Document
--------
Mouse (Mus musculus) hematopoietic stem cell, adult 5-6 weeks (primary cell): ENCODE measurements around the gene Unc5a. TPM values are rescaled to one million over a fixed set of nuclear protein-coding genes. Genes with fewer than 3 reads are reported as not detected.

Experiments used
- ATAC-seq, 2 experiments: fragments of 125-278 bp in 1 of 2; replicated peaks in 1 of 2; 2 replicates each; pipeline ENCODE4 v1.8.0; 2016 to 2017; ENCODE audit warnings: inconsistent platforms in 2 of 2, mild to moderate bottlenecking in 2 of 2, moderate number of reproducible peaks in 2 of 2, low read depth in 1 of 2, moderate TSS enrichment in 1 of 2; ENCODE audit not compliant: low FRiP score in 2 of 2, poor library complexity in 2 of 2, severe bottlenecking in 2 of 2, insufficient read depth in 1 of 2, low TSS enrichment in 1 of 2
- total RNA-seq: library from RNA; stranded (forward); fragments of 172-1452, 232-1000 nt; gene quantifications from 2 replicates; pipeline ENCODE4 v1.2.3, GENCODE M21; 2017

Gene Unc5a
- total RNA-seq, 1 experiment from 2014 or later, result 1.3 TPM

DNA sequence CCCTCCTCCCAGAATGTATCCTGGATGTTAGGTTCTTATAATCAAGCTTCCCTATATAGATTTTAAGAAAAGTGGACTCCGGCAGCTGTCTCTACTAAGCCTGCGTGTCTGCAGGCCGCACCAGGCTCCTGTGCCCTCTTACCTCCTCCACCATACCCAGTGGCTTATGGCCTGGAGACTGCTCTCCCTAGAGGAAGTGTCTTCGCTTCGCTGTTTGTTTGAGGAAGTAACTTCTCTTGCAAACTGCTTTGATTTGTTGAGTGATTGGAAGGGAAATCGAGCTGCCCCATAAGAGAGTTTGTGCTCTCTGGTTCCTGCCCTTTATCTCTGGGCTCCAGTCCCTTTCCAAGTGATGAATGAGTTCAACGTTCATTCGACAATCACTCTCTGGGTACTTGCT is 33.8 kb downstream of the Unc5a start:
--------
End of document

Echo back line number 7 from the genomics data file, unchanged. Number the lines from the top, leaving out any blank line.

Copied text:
DNA sequence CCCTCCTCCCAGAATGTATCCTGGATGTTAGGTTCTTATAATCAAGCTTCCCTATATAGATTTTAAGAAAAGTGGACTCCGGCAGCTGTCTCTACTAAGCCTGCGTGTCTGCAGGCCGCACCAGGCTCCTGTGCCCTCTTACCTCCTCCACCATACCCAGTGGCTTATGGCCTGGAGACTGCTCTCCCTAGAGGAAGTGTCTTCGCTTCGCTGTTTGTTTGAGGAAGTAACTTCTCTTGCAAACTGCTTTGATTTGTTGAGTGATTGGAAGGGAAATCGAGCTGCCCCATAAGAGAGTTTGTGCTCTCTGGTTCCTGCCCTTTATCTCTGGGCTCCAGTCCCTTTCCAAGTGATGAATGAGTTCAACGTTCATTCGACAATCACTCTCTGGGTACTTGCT is 33.8 kb downstream of the Unc5a start: